For Democrats, the betting among many donors is that Obama and Sen. Hillary Rodham Clinton of New York -- if they enter the race -- will dominate the early money scramble.
Clinton has a big lead: The former first lady has raised more than $7.4 million in California since she first ran for Senate in 2000. Much of the fundraising machine built by former President Clinton remains at her disposal.
“Nobody has the base that Hillary Clinton has in terms of raising money in California,” said Los Angeles investment banker John Emerson, who oversaw California matters in the Clinton White House.
Sen. John Kerry of Massachusetts raised nearly $34 million in California over the last 10 years, but donors say the Democrats’ 2004 presidential nominee would struggle to raise a fraction of that if he runs again.
As a senator for a brief two years, Obama has less of a California base but has created “tremendous buzz” among Democratic contributors, particularly in Hollywood, said Andy Spahn, a political consultant who advises filmmaker Steven Spielberg and executive Jeffrey Katzenberg. If Obama runs, he said, “some people will jump on board immediately, whether Hillary has made her decision or not.”
Others are skeptical of Obama’s capacity to withstand the media scrutiny of a presidential race. Donors may be “clamoring to write checks,” but “the truth is nobody knows who he really is,” said Rick Jacobs, a Democratic fundraiser who led Howard Dean’s presidential effort in California.
For many Democratic donors, multiple candidates hold appeal. Lear, for one, has pledged money to Clinton, Obama, Vilsack and John Edwards, the party’s 2004 nominee for vice president. The idea is to promote “a vigorous discussion of issues and policies,” Lear wrote on the Huffington Post blog.
Edwards, who has championed anti-poverty efforts in preparation for a 2008 run for president, has worked hard to build support among California labor unions, a big potential money source. But the huge financial support he received from fellow trial lawyers in his 2004 campaign for president is in doubt.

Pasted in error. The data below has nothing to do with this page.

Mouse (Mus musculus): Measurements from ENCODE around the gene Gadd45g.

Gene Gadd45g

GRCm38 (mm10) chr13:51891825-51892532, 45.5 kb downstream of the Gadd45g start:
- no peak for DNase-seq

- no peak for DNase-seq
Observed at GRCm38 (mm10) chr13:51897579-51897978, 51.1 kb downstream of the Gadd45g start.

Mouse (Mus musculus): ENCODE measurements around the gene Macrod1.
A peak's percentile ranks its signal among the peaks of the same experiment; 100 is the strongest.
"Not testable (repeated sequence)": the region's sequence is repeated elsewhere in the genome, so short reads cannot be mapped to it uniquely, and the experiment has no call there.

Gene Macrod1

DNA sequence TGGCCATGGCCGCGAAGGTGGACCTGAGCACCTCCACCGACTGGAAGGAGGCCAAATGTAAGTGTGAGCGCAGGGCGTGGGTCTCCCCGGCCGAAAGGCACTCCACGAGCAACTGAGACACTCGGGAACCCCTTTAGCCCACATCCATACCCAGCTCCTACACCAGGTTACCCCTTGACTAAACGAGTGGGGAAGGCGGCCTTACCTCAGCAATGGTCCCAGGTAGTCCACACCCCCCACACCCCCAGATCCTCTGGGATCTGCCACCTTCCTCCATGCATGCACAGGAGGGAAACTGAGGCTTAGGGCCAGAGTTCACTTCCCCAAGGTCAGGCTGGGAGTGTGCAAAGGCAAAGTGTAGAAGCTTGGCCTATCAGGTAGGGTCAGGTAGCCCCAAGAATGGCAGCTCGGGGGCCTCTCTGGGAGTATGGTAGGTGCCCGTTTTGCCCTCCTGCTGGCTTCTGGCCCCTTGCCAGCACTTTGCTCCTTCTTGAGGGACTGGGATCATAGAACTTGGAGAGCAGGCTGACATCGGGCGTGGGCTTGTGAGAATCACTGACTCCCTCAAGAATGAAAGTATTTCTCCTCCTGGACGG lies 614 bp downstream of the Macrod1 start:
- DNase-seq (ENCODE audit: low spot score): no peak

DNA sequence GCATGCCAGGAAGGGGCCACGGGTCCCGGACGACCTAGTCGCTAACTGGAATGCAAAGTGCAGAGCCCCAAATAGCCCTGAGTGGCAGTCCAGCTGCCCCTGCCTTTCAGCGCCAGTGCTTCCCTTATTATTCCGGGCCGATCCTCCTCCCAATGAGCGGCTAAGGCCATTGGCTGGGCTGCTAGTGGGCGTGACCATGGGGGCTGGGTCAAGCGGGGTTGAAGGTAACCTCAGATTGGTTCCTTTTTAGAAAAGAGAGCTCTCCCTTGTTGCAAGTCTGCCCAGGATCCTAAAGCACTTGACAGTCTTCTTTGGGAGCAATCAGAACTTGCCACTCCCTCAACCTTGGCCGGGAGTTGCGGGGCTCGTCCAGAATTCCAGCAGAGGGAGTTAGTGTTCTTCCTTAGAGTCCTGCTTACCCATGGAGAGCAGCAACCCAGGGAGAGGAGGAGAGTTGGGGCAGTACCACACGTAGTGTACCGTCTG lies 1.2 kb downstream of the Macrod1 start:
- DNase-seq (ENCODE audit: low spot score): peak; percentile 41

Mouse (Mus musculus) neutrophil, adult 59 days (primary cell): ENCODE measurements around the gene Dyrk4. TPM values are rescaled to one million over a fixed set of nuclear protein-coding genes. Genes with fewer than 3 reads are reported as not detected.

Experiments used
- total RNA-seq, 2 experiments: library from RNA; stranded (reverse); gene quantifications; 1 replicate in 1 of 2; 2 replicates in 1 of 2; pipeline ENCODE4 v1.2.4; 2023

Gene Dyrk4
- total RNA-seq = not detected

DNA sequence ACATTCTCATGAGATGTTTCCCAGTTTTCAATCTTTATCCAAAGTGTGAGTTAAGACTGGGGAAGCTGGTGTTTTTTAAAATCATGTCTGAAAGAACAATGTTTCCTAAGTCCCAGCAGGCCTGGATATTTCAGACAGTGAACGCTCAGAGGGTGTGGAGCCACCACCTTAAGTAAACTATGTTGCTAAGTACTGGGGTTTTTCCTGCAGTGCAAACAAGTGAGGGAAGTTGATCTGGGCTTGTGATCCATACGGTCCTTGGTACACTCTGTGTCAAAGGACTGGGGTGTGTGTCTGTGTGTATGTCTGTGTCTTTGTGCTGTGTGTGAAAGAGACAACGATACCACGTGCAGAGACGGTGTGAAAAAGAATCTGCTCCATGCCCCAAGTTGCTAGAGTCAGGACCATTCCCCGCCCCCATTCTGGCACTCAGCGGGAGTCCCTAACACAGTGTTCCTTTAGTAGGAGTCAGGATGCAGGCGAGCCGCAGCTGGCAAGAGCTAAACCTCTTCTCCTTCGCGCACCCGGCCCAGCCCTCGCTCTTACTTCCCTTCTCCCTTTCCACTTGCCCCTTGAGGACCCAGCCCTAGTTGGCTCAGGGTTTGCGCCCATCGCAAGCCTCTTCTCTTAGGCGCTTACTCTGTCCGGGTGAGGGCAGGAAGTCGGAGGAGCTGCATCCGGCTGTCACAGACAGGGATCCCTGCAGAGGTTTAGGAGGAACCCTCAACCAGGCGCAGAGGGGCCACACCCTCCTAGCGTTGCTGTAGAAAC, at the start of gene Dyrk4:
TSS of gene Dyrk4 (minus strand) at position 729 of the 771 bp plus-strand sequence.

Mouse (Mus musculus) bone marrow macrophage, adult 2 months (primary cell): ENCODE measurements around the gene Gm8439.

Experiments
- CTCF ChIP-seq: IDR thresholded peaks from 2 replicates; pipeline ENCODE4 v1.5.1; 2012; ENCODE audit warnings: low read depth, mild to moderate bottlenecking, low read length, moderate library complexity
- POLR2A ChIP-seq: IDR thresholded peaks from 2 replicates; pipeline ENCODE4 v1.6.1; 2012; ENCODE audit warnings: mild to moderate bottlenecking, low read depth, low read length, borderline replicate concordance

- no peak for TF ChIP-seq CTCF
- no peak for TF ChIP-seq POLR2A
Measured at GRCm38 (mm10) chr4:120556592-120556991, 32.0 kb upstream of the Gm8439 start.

“I don’t think that John Edwards will have a total commitment from the trial lawyers this year,” said Joseph W. Cotchett, a top California trial lawyer and Edwards supporter in 2004. “He’s an extraordinary individual, one of us. But a lot of people are looking in different directions.”
If Clinton and Obama enter the race, California money is likely to be tougher for Edwards and other Democrats to get. Some of the lesser-known candidates, including Vilsack, are counting on making a good impression in the intimate settings of their donor meetings in the closing days of 2006.
“This is a very sophisticated audience,” said Roy Behr, Vilsack’s California-based media consultant. Donors know that the 13 months before nominating contests start are “an eternity in politics, and that early polls are completely meaningless at this point.”
“There will be plenty of money here for everybody,” Democratic strategist Bill Carrick said. “And the reality is front-runners are going to raise more money than people in the back of the pack, regardless of the circumstance.”
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Political money collected from California donors by potential White House contenders since the 1997-98 election cycle:
Hillary Rodham Clinton...$7,416,338
Joseph R. Biden Jr....$973,390
Sources: Center for Responsive Politics; National Institute on Money in State Politics; New York City Campaign Finance Board.